Because random failure events are unpredictable, it’s impossible for maintenance based on a failure prevention and prediction paradigm to eliminate breakdowns, stoppages, and emergency jobs—chance dictates that from time to time huge stress events happen, regardless of what maintenance strategies you use. Maintenance can never make your equipment failure-free.
New Alternative to a Maintenance Paradigm: Component Health and Wellness
First parts fail, then equipment stops—if the parts don’t fail, the equipment won’t stop. When an equipment failure happens is a matter of chance. But the stresses that damaged the microstructure of the failed component were not caused by chance.
There is an alternative to a preventive and predictive maintenance paradigm—a component health and wellness paradigm. The focus of component wellness is the lifetime wellbeing of the part’s microstructure. Throughout the life cycle, you proactively create and sustain the conditions that make parts reliable, and you eliminate the possibility of microstructure damaging stress events.
Get control of component reliability, and you get control of equipment reliability. You control parts reliability by controlling material-of-construction degradation. Utmost equipment reliability is achieved when stresses in components do least damage to parts microstructures. In a component health and wellness paradigm, microstructure stress prevention is the vital outcome you seek.
When you adopt an “equipment wellness” paradigm, you use Maintenance to keep parts at their least stress condition, and you use operational process control to minimise lifetime degradation.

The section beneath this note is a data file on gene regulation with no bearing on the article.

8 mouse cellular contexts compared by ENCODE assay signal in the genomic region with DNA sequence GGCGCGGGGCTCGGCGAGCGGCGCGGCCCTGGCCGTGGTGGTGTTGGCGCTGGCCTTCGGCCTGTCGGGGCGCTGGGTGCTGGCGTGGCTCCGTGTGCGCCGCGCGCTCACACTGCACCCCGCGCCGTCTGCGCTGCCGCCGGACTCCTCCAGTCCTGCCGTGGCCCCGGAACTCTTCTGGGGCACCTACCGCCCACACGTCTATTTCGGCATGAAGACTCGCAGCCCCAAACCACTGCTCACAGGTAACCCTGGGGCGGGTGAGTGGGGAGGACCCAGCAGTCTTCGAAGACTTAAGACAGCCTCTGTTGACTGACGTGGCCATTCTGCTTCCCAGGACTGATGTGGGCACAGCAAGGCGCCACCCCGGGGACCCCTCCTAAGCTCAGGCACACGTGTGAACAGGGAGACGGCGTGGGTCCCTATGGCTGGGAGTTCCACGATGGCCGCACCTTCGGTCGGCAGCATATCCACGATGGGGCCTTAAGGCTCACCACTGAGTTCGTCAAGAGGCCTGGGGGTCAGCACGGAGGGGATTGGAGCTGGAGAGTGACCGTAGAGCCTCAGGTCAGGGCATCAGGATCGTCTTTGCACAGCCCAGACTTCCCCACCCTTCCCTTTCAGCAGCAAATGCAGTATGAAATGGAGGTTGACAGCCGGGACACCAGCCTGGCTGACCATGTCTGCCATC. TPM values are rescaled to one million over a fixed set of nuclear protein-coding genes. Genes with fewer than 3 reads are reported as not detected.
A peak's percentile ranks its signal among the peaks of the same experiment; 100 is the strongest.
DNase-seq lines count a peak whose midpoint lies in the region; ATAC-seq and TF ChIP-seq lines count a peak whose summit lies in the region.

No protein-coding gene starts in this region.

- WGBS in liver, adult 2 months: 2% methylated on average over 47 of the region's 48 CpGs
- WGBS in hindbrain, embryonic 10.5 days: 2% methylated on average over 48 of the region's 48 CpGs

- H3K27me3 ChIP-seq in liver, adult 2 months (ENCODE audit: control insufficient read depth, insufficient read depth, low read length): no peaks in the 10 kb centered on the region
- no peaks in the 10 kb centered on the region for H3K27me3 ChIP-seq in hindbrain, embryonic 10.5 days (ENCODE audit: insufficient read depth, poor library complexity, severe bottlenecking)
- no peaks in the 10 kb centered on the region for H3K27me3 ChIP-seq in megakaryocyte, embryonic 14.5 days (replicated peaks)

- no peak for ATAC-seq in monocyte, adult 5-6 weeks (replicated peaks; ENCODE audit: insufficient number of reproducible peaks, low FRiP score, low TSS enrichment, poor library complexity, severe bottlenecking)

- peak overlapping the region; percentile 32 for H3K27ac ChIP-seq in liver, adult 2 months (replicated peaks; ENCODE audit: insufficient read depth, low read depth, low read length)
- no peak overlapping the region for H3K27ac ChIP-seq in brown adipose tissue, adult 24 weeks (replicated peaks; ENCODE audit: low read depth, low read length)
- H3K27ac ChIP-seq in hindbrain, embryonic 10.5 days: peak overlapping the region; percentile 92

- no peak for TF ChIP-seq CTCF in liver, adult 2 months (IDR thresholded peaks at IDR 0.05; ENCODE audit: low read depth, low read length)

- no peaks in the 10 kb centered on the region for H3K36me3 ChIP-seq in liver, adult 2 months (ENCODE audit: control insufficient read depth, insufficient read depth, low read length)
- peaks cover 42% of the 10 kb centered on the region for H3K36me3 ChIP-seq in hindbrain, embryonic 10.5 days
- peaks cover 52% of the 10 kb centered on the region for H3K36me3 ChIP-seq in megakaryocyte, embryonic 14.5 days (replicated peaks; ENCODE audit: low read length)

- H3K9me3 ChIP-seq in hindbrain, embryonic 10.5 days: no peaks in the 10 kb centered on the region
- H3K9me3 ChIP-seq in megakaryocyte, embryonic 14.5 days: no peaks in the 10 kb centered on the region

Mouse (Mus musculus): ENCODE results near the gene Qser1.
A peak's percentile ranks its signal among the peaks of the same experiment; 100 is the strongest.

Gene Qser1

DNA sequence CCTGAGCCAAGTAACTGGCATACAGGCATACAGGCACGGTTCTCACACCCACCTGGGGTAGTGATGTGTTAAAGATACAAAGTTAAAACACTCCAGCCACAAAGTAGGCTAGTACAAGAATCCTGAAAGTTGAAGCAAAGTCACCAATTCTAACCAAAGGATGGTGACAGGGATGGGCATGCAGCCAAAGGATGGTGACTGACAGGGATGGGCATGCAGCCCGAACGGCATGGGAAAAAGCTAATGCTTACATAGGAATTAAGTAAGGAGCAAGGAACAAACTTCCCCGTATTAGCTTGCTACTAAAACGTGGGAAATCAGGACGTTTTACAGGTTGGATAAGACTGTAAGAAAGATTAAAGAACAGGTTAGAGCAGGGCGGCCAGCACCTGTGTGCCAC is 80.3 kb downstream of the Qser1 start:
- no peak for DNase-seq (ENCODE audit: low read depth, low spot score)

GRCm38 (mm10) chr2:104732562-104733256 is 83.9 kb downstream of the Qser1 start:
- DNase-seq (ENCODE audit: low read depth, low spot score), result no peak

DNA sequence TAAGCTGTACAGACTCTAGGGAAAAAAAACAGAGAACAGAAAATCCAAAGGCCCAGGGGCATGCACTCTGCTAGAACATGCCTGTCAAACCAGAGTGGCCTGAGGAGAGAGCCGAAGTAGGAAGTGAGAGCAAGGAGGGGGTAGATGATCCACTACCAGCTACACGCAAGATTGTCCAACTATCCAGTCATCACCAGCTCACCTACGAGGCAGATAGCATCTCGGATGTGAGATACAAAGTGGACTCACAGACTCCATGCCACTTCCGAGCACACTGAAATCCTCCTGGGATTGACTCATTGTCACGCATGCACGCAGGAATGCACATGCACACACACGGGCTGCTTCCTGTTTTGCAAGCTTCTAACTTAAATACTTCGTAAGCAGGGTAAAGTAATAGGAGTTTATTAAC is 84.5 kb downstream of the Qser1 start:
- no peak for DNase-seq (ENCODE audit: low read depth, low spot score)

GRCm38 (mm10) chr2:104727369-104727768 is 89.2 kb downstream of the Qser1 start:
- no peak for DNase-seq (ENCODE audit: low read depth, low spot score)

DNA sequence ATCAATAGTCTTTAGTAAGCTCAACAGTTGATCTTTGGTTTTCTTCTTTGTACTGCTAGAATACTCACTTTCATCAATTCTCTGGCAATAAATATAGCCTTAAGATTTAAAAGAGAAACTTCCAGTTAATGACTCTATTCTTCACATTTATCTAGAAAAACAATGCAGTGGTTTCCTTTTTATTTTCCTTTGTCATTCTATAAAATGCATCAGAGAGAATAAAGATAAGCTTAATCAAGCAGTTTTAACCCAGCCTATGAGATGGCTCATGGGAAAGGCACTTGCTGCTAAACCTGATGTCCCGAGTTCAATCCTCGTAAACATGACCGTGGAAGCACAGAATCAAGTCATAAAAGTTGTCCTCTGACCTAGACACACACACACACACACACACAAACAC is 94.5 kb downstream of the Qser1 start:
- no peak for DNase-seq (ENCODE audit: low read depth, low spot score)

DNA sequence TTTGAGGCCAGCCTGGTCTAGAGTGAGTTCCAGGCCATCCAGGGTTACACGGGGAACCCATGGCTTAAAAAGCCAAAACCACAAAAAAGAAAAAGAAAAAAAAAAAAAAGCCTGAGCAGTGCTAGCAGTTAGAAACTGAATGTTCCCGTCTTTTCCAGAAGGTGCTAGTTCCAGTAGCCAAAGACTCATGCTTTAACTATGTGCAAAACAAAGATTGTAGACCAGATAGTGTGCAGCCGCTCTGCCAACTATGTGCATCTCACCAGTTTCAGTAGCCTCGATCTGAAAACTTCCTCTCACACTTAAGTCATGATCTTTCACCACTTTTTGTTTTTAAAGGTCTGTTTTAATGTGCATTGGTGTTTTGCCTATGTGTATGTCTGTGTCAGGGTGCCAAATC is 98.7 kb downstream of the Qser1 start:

For example, the equipment wellness paradigm choice for machinery is to use Precision Maintenance, because its standards and methods always guarantee reduced stress in parts.
In situations where in-service corrosion destroys a part, the wellness choice is to proactively prevent the corrosion. If you wait for the corrosion to appear and then repair it, you ensure higher operating costs. If corrosion cannot be eliminated, you provide sacrificial deterioration. As the deterioration approaches its limit, the item is replaced or refurbished on planned maintenance.
In the case where dust accumulation on electronic parts cause a short circuit, the wellness choice is to prevent all dust ingress. You don’t wait to see if dust collects and then fix a short as a breakdown.
For machines that start under high load, the wellness choice is to change the method to least stress start-up. To keep starting at high loads guarantees overload stresses and an emergency job in future.
A New Conclusion—Change to a Component Wellness Paradigm
It’s the parts that get their degradation curves unexpectedly cut-short that cause emergency repairs, forced shutdowns, and breakdowns.
Maintenance cannot deliver failure-free plant and equipment because it cannot prevent all parts life cycle failure initiation events.
To get maximum lifetime equipment reliability you need to create maximum component lifetime reliability.
You do that by extending the component degradation curve with life cycle strategies and practices that de-stress parts microstructures.
Give your parts’ microstructure a lifetime of health and wellness, and you’ll get the greatest equipment reliability for your operation.
Lifetime Reliability Solutions
P.S. More information on the Plant Wellness Way Enterprise Asset Management methodology, which is completely based on the component wellness paradigm, is at webpage Plant Wellness Way EAM explained.